- A Word document that contains the codebook for the General Social Survey 2002-2004 subset
- Data for the General Social Survey 2002-2004 subset (name of data file is gss0204_subset_for_classes.sav). Note: to run this file, change the extension from “.txt” to “.sav” and open it in SPSS as a .sav file.
- An SPSS syntax file for use with the General Social Survey 2002-2004 subset (name of data file is spss_syntax_for_relg4r.sps). Note: to run this file, change the extension from “.txt” to “.sps” and open it in SPSS as a syntax (.sps) file.
Part I—Finding a measure of fundamentalism
You have probably heard some religions and individuals described as fundamentalist. Have you ever wondered what that meant? Keith Roberts, in his book Religion in Sociological Perspective (Wadsworth, 1995), says that fundamentalists insist “on the inerrancy of scripture and on a literal interpretation of the Bible.” (page 370) The project directors for the General Social Survey created a variable called FUND. This variable classifies religions as fundamentalist, moderate, or liberal. In order to see which religions are classified as fundamentalist, run a crosstabulation with FUND as the independent variable and DENOM as the dependent variable. DENOM is a variable that tells you the Protestant denomination that Protestants belongs to.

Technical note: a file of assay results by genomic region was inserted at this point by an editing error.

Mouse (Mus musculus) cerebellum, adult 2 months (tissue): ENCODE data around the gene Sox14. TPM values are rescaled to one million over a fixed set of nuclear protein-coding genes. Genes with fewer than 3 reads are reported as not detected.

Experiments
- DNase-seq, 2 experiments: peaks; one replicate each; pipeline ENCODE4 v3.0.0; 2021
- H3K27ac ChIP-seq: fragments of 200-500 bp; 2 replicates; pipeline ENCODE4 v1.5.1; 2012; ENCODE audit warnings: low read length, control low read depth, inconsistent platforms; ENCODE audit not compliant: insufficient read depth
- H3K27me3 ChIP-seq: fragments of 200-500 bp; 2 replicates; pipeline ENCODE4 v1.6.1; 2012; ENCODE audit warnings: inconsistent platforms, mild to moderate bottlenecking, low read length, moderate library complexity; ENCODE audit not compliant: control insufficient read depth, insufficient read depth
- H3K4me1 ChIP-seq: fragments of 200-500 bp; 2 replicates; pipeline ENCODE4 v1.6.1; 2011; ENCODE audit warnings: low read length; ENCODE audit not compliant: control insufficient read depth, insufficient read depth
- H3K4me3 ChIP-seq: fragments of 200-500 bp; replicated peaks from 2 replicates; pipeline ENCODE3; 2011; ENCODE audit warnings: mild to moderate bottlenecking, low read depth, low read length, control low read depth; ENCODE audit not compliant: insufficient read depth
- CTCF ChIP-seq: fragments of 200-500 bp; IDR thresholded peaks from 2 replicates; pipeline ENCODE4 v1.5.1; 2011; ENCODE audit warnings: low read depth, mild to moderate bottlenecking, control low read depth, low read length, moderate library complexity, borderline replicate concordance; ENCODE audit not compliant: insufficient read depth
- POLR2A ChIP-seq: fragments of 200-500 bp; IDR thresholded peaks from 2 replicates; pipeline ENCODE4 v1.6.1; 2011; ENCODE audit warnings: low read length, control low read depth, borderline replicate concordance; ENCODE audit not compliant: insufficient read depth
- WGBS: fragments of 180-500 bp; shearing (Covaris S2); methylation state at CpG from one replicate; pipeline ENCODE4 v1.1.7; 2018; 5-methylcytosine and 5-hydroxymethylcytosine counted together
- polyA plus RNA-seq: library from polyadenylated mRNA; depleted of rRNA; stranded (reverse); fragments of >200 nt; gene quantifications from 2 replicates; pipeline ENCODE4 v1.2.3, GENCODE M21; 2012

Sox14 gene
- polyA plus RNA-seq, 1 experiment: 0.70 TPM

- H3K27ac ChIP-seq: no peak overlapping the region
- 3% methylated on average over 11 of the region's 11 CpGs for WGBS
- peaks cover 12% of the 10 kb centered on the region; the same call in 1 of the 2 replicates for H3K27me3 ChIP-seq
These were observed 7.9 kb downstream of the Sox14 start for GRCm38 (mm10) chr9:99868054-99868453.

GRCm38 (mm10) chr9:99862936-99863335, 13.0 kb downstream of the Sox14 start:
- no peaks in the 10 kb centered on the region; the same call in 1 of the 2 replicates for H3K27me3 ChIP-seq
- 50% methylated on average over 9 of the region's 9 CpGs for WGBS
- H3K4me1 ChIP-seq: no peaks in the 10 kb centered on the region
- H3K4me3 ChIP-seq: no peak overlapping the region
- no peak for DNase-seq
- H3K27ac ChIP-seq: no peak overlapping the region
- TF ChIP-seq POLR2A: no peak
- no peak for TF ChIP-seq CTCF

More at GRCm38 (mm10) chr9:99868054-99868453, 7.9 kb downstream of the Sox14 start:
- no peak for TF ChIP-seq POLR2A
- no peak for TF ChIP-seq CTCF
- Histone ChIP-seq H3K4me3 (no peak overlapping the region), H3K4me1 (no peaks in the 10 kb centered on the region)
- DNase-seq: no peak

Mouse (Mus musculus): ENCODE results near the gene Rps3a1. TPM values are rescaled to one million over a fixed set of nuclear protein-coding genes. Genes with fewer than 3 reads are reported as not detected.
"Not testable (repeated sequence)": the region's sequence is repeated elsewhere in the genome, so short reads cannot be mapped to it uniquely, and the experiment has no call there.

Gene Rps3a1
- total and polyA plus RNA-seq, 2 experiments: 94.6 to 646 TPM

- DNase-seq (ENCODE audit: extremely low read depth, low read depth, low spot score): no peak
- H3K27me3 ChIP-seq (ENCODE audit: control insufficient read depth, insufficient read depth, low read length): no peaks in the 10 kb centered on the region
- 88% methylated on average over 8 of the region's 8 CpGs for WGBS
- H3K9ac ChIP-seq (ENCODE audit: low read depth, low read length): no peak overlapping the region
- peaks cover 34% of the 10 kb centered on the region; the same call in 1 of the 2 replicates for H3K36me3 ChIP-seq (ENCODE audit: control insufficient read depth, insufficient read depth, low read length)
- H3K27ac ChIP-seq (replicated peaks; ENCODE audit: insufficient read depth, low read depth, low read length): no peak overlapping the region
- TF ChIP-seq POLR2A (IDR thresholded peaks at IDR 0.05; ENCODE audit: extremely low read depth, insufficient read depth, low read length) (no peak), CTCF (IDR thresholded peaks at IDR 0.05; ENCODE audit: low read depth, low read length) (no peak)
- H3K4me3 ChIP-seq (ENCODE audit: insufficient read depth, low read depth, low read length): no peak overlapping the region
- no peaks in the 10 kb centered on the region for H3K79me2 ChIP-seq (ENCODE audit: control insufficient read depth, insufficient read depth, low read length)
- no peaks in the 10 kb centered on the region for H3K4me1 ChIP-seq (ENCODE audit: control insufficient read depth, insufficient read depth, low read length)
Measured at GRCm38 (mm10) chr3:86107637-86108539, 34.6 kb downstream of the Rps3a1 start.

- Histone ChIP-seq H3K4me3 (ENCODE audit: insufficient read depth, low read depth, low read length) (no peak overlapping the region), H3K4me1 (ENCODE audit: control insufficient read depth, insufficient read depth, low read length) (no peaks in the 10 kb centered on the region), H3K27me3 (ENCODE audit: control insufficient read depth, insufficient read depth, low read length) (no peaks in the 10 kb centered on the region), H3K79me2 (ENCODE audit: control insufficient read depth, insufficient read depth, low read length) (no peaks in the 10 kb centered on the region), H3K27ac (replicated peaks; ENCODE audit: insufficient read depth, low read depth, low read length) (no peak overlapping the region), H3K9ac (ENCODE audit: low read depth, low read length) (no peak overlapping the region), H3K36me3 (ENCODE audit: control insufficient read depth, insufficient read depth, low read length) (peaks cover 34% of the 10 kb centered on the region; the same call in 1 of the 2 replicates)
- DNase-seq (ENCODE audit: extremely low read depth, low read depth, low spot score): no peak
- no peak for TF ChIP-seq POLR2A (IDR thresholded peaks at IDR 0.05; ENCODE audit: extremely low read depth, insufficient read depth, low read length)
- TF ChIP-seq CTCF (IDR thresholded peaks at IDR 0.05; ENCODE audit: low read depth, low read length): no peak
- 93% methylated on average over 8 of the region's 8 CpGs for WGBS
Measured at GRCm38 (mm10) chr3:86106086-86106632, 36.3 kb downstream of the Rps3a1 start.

What did you find out? You should have discovered that all the members of a particular denomination are placed in the same category of FUND. So a particular Protestant denomination is classified as fundamentalist or not. Every member of that denomination is placed into the same category. But that creates a problem. There is a lot of variety among people who belong to the same denomination. It would be nice to find a variable that takes this variation into account.